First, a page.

Pistachios may be green now, but they used to be dyed bright red! Find out more about this tradition and why it went away
The seed of the pistachio plant, commonly thought of as a nut, is actually not a botanical nut. The fruit naturally has a hard shell that is whitish in color. The seed has light green flesh, with a very distinctive taste. When the fruit ripens, the shell splits part way open with an audible pop. Each pistachio tree averages around 50 kg of seeds, or around 50,000, every two years.
The shell of the pistachio is naturally a beige or whitish color. Commercial pistachios used to be dyed red or green and would stain ones fingers when eating them. Originally the dye was used by importers to camouflage stains on the shells. The seeds used to be picked by hand and this often caused marks or stains on the shells. Most pistachios are now picked by machine and the shells are therefore no longer stained by hands, making dyeing unnecessary.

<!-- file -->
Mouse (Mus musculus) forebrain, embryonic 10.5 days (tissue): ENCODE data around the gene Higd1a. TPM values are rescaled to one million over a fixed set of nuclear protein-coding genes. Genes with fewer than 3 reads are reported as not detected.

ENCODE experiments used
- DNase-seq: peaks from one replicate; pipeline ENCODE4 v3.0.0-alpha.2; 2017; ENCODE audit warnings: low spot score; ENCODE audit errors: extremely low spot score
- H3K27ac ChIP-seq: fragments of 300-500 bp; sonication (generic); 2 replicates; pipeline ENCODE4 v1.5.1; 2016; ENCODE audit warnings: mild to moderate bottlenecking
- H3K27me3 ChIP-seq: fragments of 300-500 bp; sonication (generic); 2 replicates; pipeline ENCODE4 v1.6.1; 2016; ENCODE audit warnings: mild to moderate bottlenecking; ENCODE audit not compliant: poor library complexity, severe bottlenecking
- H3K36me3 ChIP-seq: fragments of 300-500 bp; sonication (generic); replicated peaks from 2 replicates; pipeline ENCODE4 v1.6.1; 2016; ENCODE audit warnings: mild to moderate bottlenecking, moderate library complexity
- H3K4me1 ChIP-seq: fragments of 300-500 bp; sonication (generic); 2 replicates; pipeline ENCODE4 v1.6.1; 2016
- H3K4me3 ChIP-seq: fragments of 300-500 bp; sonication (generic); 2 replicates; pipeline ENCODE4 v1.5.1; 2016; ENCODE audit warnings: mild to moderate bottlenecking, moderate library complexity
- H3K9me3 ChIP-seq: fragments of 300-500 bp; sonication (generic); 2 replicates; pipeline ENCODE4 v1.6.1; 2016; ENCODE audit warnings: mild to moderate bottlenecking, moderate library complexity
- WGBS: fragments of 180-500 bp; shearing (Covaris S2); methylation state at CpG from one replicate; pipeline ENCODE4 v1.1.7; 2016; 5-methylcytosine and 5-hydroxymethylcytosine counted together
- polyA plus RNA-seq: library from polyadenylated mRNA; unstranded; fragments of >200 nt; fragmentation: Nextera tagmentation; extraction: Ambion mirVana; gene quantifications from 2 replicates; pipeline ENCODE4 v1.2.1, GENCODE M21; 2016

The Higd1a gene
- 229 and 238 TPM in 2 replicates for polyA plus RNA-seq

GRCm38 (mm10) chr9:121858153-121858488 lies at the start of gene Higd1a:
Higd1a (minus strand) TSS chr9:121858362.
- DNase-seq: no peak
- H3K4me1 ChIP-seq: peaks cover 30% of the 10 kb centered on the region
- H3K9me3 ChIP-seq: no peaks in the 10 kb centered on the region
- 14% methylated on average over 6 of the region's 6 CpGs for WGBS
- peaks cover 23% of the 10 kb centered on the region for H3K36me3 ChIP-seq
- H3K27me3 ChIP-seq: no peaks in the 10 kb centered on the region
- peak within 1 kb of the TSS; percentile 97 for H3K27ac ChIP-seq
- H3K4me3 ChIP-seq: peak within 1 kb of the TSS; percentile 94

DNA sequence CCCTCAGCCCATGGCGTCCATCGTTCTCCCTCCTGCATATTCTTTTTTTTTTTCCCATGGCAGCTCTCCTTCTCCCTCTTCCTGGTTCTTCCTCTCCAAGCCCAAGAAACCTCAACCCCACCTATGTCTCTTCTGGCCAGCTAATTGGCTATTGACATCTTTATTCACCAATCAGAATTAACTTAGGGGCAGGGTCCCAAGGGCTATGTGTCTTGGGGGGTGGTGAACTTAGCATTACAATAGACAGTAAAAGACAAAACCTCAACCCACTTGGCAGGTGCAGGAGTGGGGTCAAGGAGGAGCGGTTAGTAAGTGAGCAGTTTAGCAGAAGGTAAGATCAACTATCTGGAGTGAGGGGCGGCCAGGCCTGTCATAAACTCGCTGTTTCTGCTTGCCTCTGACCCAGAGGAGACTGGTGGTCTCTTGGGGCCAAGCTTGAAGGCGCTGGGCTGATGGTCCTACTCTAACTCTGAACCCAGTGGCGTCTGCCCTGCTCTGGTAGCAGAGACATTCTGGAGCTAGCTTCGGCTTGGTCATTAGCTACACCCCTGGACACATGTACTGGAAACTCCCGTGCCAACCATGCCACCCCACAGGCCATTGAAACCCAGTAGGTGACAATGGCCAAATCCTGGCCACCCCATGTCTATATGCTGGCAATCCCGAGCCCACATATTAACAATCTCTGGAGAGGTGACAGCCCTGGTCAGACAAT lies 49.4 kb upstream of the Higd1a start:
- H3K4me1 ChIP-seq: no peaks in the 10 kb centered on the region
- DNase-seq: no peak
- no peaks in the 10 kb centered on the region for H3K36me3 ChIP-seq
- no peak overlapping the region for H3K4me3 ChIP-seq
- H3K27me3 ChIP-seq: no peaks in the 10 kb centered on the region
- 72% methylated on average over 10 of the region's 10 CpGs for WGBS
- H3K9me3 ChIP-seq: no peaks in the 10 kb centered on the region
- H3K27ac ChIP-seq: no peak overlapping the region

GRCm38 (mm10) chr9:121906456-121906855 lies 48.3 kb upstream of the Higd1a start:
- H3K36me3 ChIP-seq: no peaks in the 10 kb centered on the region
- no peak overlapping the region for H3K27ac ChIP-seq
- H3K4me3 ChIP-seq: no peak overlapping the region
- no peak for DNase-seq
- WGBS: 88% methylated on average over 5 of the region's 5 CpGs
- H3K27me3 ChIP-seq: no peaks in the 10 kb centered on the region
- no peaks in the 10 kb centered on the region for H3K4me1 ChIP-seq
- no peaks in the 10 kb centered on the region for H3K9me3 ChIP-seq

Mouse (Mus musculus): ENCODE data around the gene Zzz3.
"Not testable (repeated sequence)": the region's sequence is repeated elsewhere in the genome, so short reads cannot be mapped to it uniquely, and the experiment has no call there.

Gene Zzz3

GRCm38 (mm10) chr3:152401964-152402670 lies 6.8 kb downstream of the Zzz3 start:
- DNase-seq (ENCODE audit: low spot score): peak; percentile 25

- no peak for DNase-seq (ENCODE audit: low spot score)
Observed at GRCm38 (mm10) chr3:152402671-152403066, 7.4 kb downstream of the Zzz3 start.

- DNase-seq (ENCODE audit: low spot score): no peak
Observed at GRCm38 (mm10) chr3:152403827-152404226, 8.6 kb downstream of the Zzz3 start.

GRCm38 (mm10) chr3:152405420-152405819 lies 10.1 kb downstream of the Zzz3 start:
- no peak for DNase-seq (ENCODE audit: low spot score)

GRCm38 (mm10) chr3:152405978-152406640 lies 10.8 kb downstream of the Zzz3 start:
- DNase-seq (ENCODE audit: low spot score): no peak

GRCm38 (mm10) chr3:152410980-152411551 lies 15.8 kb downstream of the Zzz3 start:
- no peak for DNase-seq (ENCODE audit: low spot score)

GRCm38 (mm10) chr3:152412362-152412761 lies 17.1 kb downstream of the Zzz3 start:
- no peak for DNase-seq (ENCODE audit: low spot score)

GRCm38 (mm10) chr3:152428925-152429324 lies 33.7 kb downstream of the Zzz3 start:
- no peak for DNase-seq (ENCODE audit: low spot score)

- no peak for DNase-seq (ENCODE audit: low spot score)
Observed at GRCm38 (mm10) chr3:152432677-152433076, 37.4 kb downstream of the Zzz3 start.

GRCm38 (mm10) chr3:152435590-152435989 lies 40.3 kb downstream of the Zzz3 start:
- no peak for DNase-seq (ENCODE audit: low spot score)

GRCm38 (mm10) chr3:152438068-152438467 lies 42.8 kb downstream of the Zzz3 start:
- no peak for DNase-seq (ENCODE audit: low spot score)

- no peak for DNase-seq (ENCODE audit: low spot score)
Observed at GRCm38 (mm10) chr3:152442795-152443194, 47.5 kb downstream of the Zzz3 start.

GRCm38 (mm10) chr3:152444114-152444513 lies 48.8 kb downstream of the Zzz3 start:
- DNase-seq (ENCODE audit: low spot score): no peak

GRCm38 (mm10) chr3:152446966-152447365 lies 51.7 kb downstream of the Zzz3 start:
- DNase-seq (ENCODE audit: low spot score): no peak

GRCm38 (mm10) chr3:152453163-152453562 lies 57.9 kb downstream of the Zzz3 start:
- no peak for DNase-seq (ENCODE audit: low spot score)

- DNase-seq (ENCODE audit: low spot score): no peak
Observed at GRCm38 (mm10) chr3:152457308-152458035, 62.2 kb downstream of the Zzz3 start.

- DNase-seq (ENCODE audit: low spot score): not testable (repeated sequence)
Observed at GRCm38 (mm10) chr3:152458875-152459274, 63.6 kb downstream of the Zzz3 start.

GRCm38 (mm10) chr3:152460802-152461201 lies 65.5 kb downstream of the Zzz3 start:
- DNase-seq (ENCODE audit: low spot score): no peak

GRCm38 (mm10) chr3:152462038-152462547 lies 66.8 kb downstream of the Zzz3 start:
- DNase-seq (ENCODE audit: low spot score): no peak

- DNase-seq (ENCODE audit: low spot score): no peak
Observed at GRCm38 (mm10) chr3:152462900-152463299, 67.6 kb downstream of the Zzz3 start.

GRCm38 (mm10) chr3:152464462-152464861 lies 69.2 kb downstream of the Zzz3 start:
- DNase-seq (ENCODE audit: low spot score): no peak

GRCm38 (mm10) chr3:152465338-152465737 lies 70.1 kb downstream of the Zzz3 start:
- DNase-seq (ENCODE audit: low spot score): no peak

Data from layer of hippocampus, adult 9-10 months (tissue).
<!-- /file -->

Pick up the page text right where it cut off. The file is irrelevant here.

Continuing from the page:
Some consumers got used to red pistachios and to meet this ingrained expectation, some pistachios may still be dyed, but this is very rare. Roasted pistachio seeds can be artificially turned red if they are marinated (before being roasted) in a salt and strawberry marinade, or in salt and citrus salts.